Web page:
Almost every shooter in the US has heard of or seen the Mosin-Nagant rifle, due to the large volume of them that were imported over the last decade or so. The WWII variant was quite readily available and inexpensive until very recently. As it turns out, they have actually been floating around our nation for quite a long time. In the process, they have ended up in some very interesting situations.
During the First World War the Russian army, like everyone else, was in dire need of weapons and ammunition. Casualties and losses of equipment were absolutely staggering. So the Russians approached US arms manufacturers to make rifles for them. Most of these contracts were for their standard rifle, the Mosin-Nagant Model 1891 or M91, though Winchester did produce some lever action rifles chambered in 7.62x54r. There were some delays, so it took some time for the American made M91s to get into production. Then once they were delivered, they apparently sat in warehouses near the ports where they were offloaded. As a result, there weren’t very many actually issued to Russian soldiers before the October 1917 Revolution.
In case anyone reading this is not familiar with the Mosin-Nagant rifle, it is a bolt action rifle chambered in 7.62x54r with a 5 shot single stack magazine. There have been many variants of these rifles, produced in several different countries. The barrel length on the Model 1891 is fairly long, being 31 inches.
The rear sight on the Model 1891 is more elaborate than later models of Mosin-Nagant rifles. It has something similar to the typical tangent rear sight, though it is graduated in arshins, an antiquated form of measurement that translates to about 28 inches. It is also possible to flip the sight leaf up 90 degrees, in a ladder sort of arrangement, for shooting at some rather optimistic ranges.
The bayonet for the Model 1891 is similar but different than the 91/30 bayonets. It is still has a triangular, needle type blade. It also has a sort of socket that goes over the barrel. Where it is different is the lock. Where the 91/30 bayonet has a spring loaded tab, the 1891 has a locking ring. Basically, you slide the socket over the barrel and rotate the ring to “lock” it behind the front sight. Mosin-Nagant bayonets, much like the rifles themselves, were not made to high tolerances. If you have a bayonet, it may require some fitting to properly attach. 91/30 bayonets will attach to 1891 rifles (if you aren’t concerned with being “period correct”) but not the other way around. The M91 bayonet that I have actually came with a 91/30 I bought later.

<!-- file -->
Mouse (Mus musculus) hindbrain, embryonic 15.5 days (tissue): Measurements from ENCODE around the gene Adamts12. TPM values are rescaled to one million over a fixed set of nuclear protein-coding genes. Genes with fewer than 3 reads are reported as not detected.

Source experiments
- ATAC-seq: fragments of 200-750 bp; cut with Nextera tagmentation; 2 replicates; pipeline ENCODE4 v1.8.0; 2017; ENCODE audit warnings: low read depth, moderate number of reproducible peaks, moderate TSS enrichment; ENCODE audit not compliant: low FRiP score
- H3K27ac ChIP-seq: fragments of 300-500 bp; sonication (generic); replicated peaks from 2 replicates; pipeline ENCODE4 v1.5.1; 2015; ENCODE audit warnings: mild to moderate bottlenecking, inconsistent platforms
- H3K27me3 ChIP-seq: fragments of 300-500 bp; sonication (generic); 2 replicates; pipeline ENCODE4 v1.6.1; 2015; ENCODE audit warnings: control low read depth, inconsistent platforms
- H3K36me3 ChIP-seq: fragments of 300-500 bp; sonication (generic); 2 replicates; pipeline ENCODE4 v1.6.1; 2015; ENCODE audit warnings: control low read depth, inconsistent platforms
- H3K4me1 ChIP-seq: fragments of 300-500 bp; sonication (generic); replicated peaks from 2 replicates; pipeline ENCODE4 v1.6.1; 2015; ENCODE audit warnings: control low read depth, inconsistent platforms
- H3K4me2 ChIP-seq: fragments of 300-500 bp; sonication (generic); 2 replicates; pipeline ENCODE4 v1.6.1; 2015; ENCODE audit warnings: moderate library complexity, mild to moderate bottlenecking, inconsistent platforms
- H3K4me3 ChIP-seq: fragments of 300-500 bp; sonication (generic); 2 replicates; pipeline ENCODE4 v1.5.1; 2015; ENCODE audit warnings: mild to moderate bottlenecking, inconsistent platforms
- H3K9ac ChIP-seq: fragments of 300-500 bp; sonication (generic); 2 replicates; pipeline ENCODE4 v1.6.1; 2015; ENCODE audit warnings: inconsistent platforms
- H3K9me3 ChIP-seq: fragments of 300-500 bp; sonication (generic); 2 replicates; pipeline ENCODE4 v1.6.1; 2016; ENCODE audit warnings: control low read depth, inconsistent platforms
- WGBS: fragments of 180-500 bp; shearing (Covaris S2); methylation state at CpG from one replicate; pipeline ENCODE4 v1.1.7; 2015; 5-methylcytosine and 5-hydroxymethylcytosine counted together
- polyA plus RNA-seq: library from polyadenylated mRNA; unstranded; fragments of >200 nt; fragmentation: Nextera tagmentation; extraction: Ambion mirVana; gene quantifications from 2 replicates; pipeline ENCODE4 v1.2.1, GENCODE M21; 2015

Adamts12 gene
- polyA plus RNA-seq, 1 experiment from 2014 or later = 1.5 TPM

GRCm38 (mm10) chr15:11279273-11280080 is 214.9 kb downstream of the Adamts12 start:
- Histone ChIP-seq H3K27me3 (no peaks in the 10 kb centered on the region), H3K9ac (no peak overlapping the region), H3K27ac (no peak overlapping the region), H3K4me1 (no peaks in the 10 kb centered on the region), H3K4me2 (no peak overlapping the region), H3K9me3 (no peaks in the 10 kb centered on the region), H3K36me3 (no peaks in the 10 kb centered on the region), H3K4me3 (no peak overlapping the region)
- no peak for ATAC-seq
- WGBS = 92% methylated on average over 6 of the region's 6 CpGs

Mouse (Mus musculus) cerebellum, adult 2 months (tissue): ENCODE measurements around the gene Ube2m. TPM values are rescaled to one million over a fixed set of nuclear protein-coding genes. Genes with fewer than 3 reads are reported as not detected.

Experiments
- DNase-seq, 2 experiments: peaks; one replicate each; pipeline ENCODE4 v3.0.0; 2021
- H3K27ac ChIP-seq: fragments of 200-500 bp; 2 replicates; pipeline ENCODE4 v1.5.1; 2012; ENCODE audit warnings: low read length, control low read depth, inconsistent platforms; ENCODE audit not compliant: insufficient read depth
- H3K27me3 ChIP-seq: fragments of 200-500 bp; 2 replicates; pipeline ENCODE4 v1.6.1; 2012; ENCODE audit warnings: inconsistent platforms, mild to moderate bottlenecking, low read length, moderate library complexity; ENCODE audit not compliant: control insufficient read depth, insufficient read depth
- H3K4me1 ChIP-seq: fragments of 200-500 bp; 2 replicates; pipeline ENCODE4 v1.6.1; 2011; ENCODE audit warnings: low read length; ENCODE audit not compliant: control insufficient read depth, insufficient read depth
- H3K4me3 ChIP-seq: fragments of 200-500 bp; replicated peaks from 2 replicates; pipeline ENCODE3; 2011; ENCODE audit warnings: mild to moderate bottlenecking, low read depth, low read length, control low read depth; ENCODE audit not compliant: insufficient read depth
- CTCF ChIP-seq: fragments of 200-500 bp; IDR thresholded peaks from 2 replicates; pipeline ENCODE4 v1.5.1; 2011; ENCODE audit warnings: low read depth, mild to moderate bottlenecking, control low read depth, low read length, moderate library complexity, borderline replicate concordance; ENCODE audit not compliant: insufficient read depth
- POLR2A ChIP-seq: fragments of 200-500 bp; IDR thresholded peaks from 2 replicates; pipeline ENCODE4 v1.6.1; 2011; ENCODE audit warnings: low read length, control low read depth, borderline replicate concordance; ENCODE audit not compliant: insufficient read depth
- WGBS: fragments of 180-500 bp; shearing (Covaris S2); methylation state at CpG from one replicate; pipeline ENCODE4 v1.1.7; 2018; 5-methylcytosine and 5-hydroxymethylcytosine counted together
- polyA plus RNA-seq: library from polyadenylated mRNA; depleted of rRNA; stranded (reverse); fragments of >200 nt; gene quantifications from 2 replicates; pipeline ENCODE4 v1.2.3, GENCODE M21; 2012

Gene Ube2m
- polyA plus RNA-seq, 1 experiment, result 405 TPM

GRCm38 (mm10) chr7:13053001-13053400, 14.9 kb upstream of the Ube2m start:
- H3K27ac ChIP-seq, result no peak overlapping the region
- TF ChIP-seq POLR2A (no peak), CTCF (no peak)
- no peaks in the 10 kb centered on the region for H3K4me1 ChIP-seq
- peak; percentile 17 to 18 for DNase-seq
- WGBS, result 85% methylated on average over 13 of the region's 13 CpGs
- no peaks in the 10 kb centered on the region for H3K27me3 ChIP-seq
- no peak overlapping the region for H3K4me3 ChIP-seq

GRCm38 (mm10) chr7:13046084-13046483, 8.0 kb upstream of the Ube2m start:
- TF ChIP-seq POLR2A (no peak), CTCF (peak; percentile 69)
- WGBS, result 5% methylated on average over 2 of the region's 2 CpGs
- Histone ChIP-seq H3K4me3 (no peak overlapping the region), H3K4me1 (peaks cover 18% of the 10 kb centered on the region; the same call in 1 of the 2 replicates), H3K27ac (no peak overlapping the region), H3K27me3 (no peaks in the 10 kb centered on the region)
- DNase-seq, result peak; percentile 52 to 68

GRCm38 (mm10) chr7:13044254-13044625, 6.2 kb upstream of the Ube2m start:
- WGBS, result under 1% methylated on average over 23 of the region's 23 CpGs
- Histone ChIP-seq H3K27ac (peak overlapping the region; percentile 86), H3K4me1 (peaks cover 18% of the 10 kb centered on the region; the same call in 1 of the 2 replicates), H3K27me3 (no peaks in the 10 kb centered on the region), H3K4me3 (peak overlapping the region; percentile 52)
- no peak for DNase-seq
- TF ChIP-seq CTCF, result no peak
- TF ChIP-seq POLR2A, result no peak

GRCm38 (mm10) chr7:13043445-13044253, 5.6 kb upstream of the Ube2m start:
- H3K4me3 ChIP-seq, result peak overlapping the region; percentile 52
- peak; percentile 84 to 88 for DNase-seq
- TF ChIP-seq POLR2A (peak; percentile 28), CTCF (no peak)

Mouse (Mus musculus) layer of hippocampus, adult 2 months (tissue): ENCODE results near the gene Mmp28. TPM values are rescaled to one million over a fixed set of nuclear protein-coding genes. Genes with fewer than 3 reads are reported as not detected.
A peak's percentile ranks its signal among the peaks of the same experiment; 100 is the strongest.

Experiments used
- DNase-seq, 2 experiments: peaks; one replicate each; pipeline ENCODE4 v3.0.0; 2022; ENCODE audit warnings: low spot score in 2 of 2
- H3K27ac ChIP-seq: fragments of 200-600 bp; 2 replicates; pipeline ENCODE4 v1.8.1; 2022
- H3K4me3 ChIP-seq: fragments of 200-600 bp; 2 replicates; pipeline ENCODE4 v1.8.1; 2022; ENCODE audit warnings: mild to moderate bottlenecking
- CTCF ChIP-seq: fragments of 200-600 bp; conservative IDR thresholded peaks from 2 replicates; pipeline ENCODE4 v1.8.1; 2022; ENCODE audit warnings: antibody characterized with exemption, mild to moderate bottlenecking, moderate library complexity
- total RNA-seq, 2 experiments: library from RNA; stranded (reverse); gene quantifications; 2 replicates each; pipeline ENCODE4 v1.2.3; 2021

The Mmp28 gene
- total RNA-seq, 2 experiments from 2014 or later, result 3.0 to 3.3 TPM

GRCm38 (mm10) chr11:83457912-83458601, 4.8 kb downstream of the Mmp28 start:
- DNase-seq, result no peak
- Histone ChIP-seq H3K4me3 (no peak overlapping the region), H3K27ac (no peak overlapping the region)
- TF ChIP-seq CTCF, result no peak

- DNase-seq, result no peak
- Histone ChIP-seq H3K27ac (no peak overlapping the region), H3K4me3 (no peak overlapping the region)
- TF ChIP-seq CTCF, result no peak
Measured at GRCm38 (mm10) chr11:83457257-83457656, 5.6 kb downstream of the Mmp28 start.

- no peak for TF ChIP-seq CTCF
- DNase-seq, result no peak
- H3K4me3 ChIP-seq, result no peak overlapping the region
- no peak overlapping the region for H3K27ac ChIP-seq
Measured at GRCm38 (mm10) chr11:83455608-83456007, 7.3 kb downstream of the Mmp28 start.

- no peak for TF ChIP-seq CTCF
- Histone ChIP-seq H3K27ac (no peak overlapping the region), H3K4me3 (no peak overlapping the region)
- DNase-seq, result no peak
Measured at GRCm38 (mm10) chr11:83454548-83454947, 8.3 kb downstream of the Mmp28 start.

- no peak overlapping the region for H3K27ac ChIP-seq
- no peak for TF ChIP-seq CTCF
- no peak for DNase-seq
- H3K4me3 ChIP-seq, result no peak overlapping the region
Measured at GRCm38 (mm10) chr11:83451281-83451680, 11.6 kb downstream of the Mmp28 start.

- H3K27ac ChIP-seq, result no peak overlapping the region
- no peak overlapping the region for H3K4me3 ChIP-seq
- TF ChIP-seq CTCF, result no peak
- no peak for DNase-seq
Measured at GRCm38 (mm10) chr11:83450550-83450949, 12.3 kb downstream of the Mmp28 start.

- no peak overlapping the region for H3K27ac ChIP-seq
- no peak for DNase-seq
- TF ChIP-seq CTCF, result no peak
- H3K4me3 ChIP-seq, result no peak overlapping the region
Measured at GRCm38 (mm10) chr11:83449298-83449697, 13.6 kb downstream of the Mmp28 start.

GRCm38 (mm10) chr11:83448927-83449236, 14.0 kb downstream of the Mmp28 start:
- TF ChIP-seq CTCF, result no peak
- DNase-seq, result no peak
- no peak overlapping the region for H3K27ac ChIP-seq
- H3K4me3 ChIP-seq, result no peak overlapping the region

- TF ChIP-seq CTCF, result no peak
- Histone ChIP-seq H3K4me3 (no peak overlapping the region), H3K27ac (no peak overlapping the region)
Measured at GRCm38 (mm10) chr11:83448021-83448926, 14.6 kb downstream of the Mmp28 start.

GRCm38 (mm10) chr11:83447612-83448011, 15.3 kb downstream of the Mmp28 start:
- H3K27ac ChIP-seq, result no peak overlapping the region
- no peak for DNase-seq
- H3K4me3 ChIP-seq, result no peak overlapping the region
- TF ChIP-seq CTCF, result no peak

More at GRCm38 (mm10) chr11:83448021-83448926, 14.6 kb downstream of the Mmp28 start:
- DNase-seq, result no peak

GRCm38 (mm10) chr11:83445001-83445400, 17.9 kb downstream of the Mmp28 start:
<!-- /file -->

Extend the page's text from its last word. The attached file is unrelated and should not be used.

In case you are wondering about what the designation actually means: “7.62” refers to the 7.62mm bullet, “54” refers to the 54mm casing length and the “r” notes that it is a rimmed case. While it is referred to as a 7.62mm, most weapons of this caliber are intended to use .310 diameter bullets rather than .308s as we are usually accustomed to in this country. For those that handload, this means that you can likely use the same bullets you use in that .303 SMLE or 7.7 Arisaka that you already load for. That said there are some exceptions, and there are some Mosin-Nagant rifles with bores sized for .308 bullets. So make sure you figure out what you have before you start loading. Also given the age of these rifles, if you are handloading for them be gentle. There is no good reason to hot load these.
The caliber itself also has quite a history. 7.62x54r was the first smokeless powder cartridge issued to the Russian Army. It is the longest running issued cartridge in the world, as it was first used in 1891 with the first Mosin-Nagant rifles, which were obviously Model 1891s. It is still in front-line service with the Russian army (and many others as well), with the SVD rifles and PKM machine guns chambered in it. This is really quite remarkable. To give you an idea, the US Army’s first smokeless cartridge was the .30-40 Krag, and it was issued at around the same time. Needless to say, we have changed cartridges several times since then.
In all of those years of service, the loading of the cartridge has changed several times. The original loading was a 212 grain round nose loaded to approximately 2020fps. In 1908, the Russians, like everyone else at that time, designed a pointed or “spitzer” bullet (this is what the common profile for rifle bullets are today) for the cartridge. It was 147grs and referred to as the “L” bullet(for light) and had a velocity of approximately 2800 fps. Ironically enough, that loading is what is still being loaded.
All of this is great, but what does it have to do with the US Army? When the United States entered the war in 1917, there were not enough rifles to issue the rapidly growing American Expeditionary Force. In addition to rifles for the troops to carry into combat, weapons were needed for various stateside duties such as training (think teaching troops how to march), guard details, and similar tasks. At the same time, Remington-UMC and New England Westinghouse were stuck with a bunch of rifles, since the Bolsheviks both did not want to pay, and did not have the means anyway. This would have meant disaster had the US government not stepped in and purchased these rifles, both to prevent those companies from financial ruin (which was important given the US Army’s sudden need for vast amounts of small arms) and to help free up 1903s and 1917s to ship to the western front.
Since these duties were not as ammunition intensive or as maintenance intensive as combat, obsolete weapons and non-standard weapons were used to fill these roles. Mosin-Nagant rifles were ideal for this purpose, being a military design and very durable. They were given the designation, “Russian Three-line Rifle, Caliber 7.62 mm. (.3 inch)”. As an interesting side note on stateside US duties: supposedly a small number of the US made M91s were modified to take the Pederson Device.